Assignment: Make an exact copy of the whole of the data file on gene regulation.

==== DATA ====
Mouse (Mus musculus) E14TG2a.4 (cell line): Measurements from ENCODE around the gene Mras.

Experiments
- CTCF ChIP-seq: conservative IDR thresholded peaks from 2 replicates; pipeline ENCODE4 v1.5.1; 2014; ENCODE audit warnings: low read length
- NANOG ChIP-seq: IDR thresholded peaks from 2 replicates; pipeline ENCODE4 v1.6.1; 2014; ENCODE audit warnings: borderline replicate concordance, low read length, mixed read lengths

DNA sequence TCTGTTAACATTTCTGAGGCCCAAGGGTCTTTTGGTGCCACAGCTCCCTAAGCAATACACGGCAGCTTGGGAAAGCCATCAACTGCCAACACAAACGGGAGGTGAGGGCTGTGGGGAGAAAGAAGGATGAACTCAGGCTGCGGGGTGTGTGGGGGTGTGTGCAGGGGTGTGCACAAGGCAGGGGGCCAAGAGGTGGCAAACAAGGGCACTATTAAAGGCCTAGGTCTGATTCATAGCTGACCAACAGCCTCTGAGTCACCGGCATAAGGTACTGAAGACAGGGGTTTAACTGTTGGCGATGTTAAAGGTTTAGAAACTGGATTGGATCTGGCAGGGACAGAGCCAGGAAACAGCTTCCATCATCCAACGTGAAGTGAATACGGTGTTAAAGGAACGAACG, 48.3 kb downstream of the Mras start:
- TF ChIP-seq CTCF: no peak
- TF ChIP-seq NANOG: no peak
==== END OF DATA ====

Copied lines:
Mouse (Mus musculus) E14TG2a.4 (cell line): Measurements from ENCODE around the gene Mras.

Experiments
- CTCF ChIP-seq: conservative IDR thresholded peaks from 2 replicates; pipeline ENCODE4 v1.5.1; 2014; ENCODE audit warnings: low read length
- NANOG ChIP-seq: IDR thresholded peaks from 2 replicates; pipeline ENCODE4 v1.6.1; 2014; ENCODE audit warnings: borderline replicate concordance, low read length, mixed read lengths

DNA sequence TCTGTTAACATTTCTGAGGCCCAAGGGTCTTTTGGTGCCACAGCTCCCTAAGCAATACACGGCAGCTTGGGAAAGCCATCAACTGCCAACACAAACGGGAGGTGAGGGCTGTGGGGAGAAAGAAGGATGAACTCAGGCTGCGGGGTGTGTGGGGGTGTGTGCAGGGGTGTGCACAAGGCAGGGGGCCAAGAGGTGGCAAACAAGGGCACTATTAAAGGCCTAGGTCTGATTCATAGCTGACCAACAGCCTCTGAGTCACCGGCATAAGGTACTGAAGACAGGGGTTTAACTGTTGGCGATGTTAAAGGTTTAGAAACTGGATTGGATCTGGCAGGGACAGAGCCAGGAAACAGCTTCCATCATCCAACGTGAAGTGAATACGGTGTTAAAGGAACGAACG, 48.3 kb downstream of the Mras start:
- TF ChIP-seq CTCF: no peak
- TF ChIP-seq NANOG: no peak